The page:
Mrs Hawkins’ husband-to-be, sign-writer George Hawkins, had a motorcycle, and the young couple regularly went out on rides. Motorcycle riding, though, did not go well with the traditional women’s clothing of the time.

“It was just around the time when women started wearing trousers,” Mrs Hawkins said. “We were on our way to Barry one day, and I went into M&S and bought a pair of grey flannel trousers. They cost 4 shillings and 11 pence.

“On our way, I got off the bike to change, and I remember when we got to Barry and walked along the prom, all the women there were giving me disgusting looks because I had trousers on.”

Soon after, war with Germany was declared for a second time in Mrs Hawkins’ life.

“I got married in 1937 and two years later war broke out,” she said. “We lived in St Vincent Road, Newport, during the war. We built an Anderson shelter and then had to supervise every three or four streets. Each street had to do fire-watching and use a stirrup pump and bucket to put any fires out.

“One day the siren was going and there was a dreadful noise. The sky lit up, and they dropped I don’t know how many bombs. They killed six people.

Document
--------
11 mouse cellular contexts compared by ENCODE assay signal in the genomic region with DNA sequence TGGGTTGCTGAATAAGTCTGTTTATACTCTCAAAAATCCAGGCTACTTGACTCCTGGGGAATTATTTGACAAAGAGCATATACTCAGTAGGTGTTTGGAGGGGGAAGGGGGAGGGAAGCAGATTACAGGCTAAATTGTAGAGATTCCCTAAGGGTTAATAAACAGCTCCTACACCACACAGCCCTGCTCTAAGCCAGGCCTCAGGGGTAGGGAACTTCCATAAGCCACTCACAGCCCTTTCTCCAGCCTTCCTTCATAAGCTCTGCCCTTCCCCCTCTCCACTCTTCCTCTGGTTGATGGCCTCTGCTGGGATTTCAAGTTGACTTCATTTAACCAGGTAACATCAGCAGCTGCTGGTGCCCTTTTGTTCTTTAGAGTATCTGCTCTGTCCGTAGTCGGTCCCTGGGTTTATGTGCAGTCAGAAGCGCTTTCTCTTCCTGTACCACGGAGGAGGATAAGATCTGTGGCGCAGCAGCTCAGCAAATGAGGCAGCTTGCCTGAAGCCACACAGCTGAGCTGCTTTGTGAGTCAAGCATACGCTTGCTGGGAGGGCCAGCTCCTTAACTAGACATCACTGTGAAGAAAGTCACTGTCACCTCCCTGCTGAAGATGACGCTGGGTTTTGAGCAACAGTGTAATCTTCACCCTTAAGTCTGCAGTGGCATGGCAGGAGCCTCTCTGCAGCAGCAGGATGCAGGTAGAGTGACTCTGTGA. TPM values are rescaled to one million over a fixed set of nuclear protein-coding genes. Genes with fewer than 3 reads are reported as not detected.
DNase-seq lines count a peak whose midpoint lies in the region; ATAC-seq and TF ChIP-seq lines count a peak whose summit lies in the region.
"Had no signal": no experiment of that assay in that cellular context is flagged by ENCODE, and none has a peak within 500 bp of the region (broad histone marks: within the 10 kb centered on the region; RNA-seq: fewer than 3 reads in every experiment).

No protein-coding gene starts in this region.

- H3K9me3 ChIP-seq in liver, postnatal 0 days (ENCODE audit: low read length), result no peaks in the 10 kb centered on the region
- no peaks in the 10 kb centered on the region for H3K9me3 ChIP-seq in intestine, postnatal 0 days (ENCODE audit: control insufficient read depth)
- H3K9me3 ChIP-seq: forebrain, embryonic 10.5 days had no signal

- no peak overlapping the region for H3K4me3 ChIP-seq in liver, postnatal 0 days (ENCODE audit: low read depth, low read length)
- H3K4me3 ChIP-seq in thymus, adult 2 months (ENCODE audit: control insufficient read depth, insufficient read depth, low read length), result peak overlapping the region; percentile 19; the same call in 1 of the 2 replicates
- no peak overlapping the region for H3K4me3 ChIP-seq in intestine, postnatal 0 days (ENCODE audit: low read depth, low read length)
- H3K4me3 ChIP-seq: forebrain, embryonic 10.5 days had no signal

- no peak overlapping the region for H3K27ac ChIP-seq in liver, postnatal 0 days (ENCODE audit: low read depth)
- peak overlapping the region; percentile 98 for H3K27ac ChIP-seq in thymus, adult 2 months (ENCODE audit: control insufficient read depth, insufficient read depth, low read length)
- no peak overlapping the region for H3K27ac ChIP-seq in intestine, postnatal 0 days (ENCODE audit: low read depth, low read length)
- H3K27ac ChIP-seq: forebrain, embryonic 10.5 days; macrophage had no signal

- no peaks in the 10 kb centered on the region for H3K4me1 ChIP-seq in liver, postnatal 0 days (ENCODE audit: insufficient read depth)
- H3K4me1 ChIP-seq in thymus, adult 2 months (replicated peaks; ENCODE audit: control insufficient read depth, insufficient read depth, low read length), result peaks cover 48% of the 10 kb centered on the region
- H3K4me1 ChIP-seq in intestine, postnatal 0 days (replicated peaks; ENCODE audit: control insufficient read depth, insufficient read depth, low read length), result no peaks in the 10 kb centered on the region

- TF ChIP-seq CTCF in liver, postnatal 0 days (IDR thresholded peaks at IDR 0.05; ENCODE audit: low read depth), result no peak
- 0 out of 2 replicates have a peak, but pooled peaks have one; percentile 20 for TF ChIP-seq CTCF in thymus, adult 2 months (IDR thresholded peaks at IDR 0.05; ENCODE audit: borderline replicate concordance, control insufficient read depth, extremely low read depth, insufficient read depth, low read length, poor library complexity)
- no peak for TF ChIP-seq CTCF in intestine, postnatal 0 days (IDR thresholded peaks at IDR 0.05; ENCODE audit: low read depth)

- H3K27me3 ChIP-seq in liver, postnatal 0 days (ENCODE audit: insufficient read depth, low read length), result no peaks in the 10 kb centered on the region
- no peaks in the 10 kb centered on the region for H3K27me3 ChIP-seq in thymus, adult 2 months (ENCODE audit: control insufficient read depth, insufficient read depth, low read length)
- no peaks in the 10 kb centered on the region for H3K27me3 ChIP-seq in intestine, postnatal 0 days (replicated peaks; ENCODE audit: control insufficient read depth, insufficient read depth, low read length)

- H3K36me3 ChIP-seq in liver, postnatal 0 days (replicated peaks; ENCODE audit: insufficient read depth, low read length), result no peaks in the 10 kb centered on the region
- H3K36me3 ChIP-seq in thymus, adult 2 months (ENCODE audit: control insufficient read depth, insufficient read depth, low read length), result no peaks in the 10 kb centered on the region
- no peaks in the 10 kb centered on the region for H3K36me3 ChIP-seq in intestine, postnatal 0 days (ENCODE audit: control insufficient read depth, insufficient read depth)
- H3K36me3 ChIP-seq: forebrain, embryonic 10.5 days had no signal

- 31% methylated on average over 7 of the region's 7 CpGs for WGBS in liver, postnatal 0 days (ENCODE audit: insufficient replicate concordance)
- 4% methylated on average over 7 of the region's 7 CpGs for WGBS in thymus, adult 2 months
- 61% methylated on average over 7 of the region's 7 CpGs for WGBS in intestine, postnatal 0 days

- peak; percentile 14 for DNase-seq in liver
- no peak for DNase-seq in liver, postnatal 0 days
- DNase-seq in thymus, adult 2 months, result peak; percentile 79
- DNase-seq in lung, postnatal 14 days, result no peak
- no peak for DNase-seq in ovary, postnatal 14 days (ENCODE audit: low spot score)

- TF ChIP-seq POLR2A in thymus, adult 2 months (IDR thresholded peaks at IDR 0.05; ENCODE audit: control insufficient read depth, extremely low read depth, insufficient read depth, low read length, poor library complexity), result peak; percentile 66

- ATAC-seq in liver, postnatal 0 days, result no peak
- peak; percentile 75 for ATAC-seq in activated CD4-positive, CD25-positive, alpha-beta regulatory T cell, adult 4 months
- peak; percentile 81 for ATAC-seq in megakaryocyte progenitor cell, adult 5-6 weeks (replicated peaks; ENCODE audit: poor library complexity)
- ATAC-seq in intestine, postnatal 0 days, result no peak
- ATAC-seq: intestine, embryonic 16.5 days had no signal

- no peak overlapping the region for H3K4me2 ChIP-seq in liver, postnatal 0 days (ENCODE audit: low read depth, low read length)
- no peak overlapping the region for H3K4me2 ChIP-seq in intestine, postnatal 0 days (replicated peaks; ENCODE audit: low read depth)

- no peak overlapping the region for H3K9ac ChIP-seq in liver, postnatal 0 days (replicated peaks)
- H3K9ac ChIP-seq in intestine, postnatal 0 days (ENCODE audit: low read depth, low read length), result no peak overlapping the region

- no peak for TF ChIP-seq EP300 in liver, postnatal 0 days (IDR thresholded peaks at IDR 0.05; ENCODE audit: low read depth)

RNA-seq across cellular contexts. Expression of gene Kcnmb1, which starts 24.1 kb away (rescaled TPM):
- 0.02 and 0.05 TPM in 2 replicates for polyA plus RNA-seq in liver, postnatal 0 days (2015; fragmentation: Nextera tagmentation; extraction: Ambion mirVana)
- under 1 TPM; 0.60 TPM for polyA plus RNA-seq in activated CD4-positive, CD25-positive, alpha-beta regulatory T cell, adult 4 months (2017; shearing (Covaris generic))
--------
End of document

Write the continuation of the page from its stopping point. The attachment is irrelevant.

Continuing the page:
“They had been aiming for the ordnance factory nearby [off Corporation Road], and there were also [anti-aircraft] guns down in Nash.

“We were trained how to move through smoke and fire. I remember the firemen lighting straw bales which we had to crawl past. They showed us how to use the fire hoses.”

During the war, most of Mrs Hawkins’ brothers served in the navy or merchant navy, and George joined the army. Her brother Edward worked on liners, and his ship was used as a troop carrier in the Pacific theatre. There, the family’s cousin Fred was taken prisoner and spent two years in a Japanese POW camp. “When he came back, he never talked about it ever again,” Mrs Hawkins said.

Mrs Hawkins said she remembered the celebrations marking the end of the Second World War. “People were out in the streets, banging saucepans and having an exciting time,” she said.

Two years later their daughter Rosemary was born. The young family moved to Llandegfedd and later returned to Newport, moving into a house on School Terrace in Rogerstone.

After Mr Hawkins’ death in 1996, Mrs Hawkins moved in with her daughter and son-in-law. She now lives in Monmouth with three generations of her family all under one roof.